Teva and Allergan are extending the deadline once again for their $40.5 billion generics deal–but investors needn’t fear, Teva said Wednesday.
Erez Vigodman, CEO of the Israeli generics leader, told shareholders on a conference call that the company expects the delayed transaction to close any day now, commentary that put shares on the rise.
The edit, which pushes the deal deadline back to Oct. 26 from July 26, “is to give Allergan additional security,” Bernstein analyst Ronny Gal wrote in a Wednesday note to clients. Allergan is also now planning to exclude two products from the sale–Actonel and Carafate–and will cut down the amount of cash it shells out by $221 million. But “it does not mean there is a delay to the close,” Gal said.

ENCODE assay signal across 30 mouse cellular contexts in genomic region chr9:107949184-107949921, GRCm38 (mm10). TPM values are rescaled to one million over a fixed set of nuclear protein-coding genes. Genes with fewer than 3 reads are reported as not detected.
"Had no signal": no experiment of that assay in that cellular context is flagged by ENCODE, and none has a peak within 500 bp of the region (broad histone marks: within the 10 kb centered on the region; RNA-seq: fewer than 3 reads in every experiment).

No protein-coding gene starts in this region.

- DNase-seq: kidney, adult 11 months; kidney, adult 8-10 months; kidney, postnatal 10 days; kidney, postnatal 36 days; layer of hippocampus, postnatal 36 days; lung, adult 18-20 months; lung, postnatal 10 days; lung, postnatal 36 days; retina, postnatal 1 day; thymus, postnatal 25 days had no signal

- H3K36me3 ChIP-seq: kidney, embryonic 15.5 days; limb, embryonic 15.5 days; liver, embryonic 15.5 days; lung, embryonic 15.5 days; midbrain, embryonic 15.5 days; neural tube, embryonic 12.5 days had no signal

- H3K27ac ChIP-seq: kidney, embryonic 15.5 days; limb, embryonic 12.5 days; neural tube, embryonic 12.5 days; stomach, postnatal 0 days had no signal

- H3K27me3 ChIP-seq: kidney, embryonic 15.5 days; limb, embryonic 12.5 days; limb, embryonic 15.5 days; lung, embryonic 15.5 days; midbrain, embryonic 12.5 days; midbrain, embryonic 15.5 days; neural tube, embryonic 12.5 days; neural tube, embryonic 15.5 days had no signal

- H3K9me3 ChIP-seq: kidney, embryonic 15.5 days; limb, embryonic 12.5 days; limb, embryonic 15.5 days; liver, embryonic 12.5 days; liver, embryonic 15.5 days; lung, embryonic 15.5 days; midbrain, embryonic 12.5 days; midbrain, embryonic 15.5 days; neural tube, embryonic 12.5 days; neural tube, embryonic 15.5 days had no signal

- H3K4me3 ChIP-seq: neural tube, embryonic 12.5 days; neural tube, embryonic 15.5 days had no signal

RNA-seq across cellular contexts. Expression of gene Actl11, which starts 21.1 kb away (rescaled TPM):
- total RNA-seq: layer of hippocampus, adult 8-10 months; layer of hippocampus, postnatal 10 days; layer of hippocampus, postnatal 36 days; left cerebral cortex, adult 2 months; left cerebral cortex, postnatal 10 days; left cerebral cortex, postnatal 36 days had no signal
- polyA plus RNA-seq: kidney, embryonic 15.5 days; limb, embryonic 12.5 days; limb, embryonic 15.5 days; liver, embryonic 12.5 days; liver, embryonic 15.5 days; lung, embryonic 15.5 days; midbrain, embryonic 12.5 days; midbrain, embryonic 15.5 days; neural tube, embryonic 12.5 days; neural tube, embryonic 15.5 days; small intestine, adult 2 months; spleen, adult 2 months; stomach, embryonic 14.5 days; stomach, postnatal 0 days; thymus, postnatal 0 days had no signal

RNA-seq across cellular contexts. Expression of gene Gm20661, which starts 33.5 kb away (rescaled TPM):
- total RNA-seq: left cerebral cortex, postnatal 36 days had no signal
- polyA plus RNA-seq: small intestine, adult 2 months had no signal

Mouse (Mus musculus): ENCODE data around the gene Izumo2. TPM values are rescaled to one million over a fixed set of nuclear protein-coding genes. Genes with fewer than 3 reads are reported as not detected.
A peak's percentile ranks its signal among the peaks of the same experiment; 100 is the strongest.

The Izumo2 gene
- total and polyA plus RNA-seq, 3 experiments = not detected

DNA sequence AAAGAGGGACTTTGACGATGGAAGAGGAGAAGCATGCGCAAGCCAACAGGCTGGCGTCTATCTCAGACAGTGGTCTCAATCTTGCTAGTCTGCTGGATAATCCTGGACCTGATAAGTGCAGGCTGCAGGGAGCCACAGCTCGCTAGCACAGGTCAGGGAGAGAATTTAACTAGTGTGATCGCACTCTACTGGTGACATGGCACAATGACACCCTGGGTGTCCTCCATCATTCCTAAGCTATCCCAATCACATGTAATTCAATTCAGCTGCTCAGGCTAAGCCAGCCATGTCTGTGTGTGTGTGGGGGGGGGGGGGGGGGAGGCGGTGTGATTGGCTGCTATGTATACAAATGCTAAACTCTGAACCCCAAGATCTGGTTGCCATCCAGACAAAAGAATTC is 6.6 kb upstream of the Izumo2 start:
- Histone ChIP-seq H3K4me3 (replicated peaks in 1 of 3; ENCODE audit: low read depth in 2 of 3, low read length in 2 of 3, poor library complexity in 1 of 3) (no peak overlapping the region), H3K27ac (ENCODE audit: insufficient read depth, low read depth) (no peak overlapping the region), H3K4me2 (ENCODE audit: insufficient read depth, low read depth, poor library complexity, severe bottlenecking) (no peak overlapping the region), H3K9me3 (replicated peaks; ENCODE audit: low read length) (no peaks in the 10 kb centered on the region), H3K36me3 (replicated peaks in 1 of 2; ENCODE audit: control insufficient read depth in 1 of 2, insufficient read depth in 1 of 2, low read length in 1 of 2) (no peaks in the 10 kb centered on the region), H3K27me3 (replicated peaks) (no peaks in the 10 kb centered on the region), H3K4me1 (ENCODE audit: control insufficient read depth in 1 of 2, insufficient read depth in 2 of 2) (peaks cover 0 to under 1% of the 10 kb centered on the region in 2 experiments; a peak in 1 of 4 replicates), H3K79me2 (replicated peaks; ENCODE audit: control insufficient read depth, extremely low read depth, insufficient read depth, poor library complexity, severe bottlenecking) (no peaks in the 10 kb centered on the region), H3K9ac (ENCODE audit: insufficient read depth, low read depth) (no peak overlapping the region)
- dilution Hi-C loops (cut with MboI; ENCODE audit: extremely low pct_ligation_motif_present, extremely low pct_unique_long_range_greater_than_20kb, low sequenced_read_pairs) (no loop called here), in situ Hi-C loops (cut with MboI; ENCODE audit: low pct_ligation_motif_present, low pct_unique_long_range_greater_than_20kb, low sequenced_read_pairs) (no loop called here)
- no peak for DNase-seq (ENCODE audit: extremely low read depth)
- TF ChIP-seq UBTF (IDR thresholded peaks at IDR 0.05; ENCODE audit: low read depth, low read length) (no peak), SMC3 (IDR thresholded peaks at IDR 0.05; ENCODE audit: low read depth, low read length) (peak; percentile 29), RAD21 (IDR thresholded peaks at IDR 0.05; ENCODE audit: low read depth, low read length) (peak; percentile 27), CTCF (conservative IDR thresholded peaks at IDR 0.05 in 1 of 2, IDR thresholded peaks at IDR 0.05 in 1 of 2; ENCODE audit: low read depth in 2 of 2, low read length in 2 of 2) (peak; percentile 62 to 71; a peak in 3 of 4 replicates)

And that’s good news for nervous investors, who have been waiting with bated breath for the deal–struck last summer–to finally wrap up. The companies originally predicted Teva would have successfully swallowed Allergan’s generics unit by this year’s Q1, but FTC scrutiny has held up the process and forced several divestments.
The agreement-tweaking came along with new guidance for 2016 through 2019, with Teva unveiling numbers Gal called “high.” The company now expects $22 billion to $22.5 billion in 2016 revenue; $25.2 billion to $26.2 billion in 2017 revenue; $25.8 billion to $26.9 billion in 2018 revenue; and $26.7 billion to $27.8 billion in 2019 revenue. It also raised its Q2 sales expectations, forecasting $4.9 billion to $5 billion–up from the $4.8 billion to $4.9 it previously predicted.
Now, it’ll be up to the Petah Tikva-based drugmaker to show it can hit its marks, Gal said–but its history doesn’t say a whole lot for that prospect.
“If Teva is able to meet the expectations they projected today, then we’ll be seeing fantastic execution. The problem is that the numbers are high vs. Teva’s trendline, and there is some degree of a ‘show me’ story based on Teva not having a very strong history of delivery,” he wrote.
by Carly Helfand |